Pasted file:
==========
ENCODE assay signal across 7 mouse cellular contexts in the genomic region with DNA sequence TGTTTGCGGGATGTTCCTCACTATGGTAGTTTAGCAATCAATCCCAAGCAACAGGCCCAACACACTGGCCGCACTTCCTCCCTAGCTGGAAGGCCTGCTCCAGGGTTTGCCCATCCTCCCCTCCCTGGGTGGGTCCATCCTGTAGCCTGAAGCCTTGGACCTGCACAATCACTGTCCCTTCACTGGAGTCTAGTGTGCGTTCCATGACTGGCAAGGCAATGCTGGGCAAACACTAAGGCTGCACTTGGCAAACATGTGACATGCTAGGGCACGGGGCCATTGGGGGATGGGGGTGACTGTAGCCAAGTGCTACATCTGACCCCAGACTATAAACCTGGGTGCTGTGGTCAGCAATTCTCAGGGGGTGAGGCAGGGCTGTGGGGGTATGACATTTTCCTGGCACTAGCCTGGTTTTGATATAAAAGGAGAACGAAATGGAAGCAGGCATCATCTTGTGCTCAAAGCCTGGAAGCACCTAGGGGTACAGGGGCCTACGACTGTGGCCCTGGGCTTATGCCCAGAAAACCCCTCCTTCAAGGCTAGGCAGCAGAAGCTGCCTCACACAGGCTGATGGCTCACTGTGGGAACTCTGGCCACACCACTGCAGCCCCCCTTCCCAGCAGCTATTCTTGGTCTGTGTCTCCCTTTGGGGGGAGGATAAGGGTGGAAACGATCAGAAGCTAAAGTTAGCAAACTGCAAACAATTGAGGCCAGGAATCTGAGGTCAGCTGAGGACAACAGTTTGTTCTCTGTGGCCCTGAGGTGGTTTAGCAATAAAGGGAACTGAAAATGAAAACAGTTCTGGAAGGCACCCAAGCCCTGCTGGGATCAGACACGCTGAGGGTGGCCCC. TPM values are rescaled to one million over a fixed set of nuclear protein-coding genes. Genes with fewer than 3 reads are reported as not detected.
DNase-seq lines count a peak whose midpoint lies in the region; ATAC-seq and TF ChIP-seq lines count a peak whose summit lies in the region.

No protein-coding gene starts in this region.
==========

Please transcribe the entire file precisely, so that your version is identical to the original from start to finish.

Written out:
ENCODE assay signal across 7 mouse cellular contexts in the genomic region with DNA sequence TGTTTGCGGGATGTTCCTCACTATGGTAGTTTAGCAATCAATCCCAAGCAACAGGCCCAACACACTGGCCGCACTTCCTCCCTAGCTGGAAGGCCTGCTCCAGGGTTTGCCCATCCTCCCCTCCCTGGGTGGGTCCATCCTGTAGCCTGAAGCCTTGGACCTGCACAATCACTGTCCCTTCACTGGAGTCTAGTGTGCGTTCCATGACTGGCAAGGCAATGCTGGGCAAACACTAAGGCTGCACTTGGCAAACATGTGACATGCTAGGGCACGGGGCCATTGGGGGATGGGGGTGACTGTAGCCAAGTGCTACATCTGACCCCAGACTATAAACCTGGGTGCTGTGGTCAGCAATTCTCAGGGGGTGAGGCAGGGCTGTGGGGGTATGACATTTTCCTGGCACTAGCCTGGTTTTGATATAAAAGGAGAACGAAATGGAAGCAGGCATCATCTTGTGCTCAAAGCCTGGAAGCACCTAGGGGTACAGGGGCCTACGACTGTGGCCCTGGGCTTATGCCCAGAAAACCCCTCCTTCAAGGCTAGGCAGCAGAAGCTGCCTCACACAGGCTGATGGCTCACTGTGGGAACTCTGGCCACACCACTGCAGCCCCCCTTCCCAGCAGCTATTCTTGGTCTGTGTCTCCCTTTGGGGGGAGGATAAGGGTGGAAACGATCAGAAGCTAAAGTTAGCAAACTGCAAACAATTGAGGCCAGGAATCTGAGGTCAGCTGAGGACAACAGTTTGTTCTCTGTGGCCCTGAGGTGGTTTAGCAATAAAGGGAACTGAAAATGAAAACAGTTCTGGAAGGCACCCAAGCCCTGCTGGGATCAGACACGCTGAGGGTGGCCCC. TPM values are rescaled to one million over a fixed set of nuclear protein-coding genes. Genes with fewer than 3 reads are reported as not detected.
DNase-seq lines count a peak whose midpoint lies in the region; ATAC-seq and TF ChIP-seq lines count a peak whose summit lies in the region.

No protein-coding gene starts in this region.